As more was learned of Allied needs for support along special lines and as strategic and tactical plans were amended, corresponding modifications had to be made in the training programs. Thus the project for using towed lighters as seaplane carriers and the later project for bombing enemy bases with landplanes manned by the Navy both affected the training courses in the United States and changed the requirements for pilots to be sent overseas. Almost month by month the importance of keeping the home training program flexible became more and more apparent, especially because criticism by officers on duty abroad was often very sharp. Some of these critics insisted that aviators should have been taught much more of the mechanics of their motors, instruments, and planes. Others said that a pilot's having a "signed card" in his pocket was no real proof of his qualifications because he had probably been taught all the wrong things. Still others declared that only one "bomber" in ten had any adequate idea of the principles and the technique of bombing.

In retrospect it appears clear that great urgency combined with a swiftly changing technical situation to make it practically impossible for the United States to deliver pilots, observers, bombardiers, and mechanics trained to the minute. Unquestionably there was confusion and some unfortunate fumbling, especially in the early days, but there was no more of both than was inevitable in a nation plunging into a war for which it was in every mental and physical, not to say moral, respect totally unprepared.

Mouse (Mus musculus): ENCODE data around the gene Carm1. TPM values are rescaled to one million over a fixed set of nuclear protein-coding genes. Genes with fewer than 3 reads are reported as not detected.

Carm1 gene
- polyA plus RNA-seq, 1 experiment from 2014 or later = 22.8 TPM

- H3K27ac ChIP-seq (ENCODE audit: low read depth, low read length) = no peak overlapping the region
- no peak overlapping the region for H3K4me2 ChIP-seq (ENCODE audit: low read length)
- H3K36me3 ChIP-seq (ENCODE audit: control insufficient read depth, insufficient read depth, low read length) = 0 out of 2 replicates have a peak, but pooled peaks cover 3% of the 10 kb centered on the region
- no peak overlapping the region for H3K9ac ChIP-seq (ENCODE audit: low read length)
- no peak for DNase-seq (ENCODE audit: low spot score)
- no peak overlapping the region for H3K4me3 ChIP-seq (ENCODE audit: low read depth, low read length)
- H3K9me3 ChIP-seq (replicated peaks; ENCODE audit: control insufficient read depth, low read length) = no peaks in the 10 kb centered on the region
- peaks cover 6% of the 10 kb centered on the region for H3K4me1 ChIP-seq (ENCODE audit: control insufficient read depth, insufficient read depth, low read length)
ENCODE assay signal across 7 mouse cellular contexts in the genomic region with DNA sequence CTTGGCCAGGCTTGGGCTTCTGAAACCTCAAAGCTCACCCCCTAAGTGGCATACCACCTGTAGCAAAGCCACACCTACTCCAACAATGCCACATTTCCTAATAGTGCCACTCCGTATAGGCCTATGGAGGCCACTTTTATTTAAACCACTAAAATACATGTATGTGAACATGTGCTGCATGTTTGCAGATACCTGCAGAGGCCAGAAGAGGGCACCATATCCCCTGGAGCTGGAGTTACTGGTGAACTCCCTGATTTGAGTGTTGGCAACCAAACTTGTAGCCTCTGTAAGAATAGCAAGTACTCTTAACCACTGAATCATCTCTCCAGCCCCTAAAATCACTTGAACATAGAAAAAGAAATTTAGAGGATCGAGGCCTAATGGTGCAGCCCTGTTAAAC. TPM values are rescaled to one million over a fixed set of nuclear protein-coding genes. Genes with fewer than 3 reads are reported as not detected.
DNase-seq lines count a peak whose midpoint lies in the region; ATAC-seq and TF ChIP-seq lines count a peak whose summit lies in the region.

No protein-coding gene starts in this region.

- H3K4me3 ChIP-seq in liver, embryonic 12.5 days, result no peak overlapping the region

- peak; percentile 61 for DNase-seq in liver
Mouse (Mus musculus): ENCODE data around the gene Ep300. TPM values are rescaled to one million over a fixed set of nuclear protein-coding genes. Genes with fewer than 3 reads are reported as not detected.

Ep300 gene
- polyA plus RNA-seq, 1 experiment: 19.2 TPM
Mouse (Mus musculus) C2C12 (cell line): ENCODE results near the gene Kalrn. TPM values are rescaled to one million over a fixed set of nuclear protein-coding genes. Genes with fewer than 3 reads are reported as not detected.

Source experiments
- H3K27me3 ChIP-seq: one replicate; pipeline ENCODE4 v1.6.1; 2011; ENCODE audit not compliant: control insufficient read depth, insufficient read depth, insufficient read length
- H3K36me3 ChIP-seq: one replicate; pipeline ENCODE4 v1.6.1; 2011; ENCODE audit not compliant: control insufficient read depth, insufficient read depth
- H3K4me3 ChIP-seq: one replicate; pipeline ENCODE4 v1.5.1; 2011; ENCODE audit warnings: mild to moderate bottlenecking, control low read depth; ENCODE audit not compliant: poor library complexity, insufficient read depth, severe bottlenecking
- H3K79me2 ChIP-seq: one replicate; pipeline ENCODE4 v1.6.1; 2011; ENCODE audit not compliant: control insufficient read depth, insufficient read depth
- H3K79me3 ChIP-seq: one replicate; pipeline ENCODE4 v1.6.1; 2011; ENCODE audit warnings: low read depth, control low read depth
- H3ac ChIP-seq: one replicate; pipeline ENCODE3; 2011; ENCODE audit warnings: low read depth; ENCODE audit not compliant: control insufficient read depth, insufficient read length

In practice much that was lacking in the training of those going overseas was supplied during a few crowded weeks or even days at foreign stations, partly by Americans who had landed a little earlier, largely by Allied instructors. Where and for how long this final training could be given was left entirely to the discretion of Admiral Sims and his senior aid for aviation, Capt. Hutch I. Cone. The number of those who received such training, in all more than one quarter of the United States Naval Forces in Europe, together with the number of those who enrolled to go abroad but did not get there, appears in the table below:

 p105  Officers sent overseas 1,237
Officers serving in the United States 5,479
Enlisted men sent overseas 16,287
Enlisted men in the United States 14,406
Total at home and abroad, all ranks and ratings 37,409

The record made by these men, eventually dressed in the forest green uniform and (when they had earned it) wearing the prized gold-wing badge, will stand comparison with the record they and their successors would build with the far more advanced weapons and the much wider opportunities of World War II.